How second-chance hires一and other untapped workforce pools一could solve the employee crisis.

There are now 11.5 million open jobs in the U.S., but only 6 million unemployed workers ready to fill these open positions. This amounts to almost two job openings for each unemployed person looking for work.

With the unemployment rate hitting a 52-year low in April, our labor market is the tightest in recent history. 

We see the effects of this every day at Snagajob, where we help restaurants fill open hourly positions. Today’s job seekers simply have too many choices and are turning to other work sectors and opportunities.

Full-service restaurants, and the hospitality industry as a whole, can no longer expect old hiring practices to solve today’s post-pandemic staffing problems. It’s time to rethink how the industry recruits and retains employees. 

One key is to make restaurant careers more appealing to a much broader group of job seekers. 

How do you accomplish this? It begins by expanding your labor pool to consider people who need a fresh start, or their first job, or who haven’t been considered due to physical limitations that can now be solved by technology.

One important labor pool many restaurants may be overlooking is people who have made a mistake, but are now more than able to contribute to the workforce. Specifically, I’m talking about non-violent criminal offenders.

Consider second-chance hires

According to recent studies, in the U.S. there are over 1 million unemployed men between the ages of 24 and 35 who are classified as “non-violent criminal offenders.” And keep in mind, the number of women who are second-chance-worthy is lofty as well.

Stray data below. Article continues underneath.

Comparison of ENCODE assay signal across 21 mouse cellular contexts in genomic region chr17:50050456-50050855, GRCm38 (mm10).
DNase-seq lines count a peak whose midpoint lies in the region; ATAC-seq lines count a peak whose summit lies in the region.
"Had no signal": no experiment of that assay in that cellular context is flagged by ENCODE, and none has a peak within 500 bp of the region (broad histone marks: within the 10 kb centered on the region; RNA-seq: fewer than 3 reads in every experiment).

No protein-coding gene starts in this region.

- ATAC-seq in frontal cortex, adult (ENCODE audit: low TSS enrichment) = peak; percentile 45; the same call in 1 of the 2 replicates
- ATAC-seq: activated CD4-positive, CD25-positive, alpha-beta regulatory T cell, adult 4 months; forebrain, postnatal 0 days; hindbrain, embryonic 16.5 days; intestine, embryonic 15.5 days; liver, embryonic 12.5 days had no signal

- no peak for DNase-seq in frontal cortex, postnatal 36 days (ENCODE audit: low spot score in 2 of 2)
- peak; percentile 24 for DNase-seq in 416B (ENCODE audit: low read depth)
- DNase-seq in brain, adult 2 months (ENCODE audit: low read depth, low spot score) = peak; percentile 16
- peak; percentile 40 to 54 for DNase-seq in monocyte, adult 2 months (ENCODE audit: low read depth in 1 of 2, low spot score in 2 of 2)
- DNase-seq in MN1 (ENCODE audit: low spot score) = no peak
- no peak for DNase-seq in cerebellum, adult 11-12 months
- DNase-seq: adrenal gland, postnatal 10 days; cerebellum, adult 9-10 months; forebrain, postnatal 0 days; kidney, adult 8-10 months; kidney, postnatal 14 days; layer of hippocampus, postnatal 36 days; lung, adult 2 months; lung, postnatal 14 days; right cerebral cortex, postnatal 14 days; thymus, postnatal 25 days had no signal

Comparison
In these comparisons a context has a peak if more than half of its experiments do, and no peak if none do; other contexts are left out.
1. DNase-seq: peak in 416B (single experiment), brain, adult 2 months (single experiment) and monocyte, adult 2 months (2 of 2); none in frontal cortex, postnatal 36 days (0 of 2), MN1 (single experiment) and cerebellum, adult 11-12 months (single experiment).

This age group is one of the prime demographics for working. Yet these people are being skipped over, often without consideration. 

This is a shame, and a wasted opportunity for restaurants, as a majority of these job seekers make excellent employees. Why? First, understand that many of these convictions are simply youthful mistakes made by people who used poor judgment and learned their lesson early. Also, many of the convictions aren’t even crimes anymore, such as drug convictions in states where the drug has now been decriminalized. 

But most importantly, second-chance hires are simply good employees. In fact, the Second Chance Business Coalition notes that 85 percent of HR teams report that non-violent offenders perform the same as, or better than, employees without criminal records.

They’re also more determined to succeed. As Jeffrey Korzenik notes in his book Untapped Talent, “second-chance hires have ‘grit’ and ‘heart’ to rebuild their lives.” However, he also emphasizes, “It’s business, not charity … but isn’t it great when good business accomplishes so much?” 

Along the same lines, second-chance hires are equally known for their hardiness. An example is during the early stages of COVID-19 when many workers quit jobs to stay safe from infection. But as Jeffrey Brown, CEO of Brown’s Super Stores (and a proponent of second-chance hiring) explained, this wasn’t the case for a majority of previous offenders. “They’re accustomed to challenges that others are not, and they are prepared to manage through risk,” he said.

You’ll find that several additional untapped labor pools can be equally beneficial to full-service restaurants. 

READ MORE: Chef D. Brandon Walker’s groundbreaking hiring strategy

Consider teens 

A recent Snagajob survey found that 87 percent of teenagers are looking for work this summer.